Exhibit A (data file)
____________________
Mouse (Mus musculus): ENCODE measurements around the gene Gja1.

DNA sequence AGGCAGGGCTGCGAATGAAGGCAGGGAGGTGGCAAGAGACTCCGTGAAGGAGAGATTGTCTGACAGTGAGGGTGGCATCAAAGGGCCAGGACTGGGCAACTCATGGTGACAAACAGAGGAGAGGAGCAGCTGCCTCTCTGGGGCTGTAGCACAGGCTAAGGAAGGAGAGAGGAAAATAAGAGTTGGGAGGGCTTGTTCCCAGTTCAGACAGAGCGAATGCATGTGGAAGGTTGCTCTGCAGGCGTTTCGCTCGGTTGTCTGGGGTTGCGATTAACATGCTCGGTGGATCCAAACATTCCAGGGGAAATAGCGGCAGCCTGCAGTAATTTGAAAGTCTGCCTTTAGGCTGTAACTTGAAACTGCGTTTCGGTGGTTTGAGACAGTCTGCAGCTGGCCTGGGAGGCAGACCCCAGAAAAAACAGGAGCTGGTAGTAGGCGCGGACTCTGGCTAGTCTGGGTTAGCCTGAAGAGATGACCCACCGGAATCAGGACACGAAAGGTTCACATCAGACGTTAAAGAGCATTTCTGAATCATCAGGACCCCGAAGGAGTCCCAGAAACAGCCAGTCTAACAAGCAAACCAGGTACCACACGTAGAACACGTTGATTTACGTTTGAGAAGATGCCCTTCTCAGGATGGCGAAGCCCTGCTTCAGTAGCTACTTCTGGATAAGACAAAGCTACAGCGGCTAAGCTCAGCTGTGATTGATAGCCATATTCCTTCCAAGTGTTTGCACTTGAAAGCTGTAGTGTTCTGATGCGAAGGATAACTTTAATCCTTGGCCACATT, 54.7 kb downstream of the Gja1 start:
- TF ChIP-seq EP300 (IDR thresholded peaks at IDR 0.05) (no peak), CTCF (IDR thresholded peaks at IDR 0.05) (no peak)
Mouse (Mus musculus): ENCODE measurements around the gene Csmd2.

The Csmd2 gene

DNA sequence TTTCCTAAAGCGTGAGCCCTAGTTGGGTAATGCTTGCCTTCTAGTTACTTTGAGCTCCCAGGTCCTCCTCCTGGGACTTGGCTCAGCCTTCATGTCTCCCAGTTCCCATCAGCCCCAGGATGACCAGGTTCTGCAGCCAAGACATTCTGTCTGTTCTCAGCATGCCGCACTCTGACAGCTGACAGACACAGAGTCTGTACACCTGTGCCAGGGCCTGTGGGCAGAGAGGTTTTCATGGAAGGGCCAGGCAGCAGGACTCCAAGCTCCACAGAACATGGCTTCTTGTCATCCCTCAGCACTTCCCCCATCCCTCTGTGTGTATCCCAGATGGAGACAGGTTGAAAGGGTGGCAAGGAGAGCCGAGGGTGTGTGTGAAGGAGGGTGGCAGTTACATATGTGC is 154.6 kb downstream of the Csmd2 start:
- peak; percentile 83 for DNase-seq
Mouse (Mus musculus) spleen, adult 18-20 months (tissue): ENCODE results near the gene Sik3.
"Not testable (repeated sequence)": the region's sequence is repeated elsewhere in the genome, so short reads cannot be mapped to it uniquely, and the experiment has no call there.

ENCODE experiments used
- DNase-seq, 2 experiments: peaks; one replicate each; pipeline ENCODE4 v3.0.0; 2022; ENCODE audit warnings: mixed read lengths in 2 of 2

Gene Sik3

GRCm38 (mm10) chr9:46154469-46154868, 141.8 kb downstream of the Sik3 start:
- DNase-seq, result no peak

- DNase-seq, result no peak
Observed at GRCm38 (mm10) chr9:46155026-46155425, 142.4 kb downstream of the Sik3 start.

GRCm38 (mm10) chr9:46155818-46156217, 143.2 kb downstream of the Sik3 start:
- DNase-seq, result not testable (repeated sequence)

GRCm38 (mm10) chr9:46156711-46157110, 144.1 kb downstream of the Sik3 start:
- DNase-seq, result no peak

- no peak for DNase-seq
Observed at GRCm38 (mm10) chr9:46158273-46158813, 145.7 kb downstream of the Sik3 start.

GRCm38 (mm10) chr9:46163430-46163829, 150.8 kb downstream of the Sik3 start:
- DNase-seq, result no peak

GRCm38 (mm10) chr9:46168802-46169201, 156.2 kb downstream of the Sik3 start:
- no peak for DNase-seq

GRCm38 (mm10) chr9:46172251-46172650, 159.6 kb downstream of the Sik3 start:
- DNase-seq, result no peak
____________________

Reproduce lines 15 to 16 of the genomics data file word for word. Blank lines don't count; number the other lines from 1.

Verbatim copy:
- DNase-seq, result no peak
Observed at GRCm38 (mm10) chr9:46155026-46155425, 142.4 kb downstream of the Sik3 start.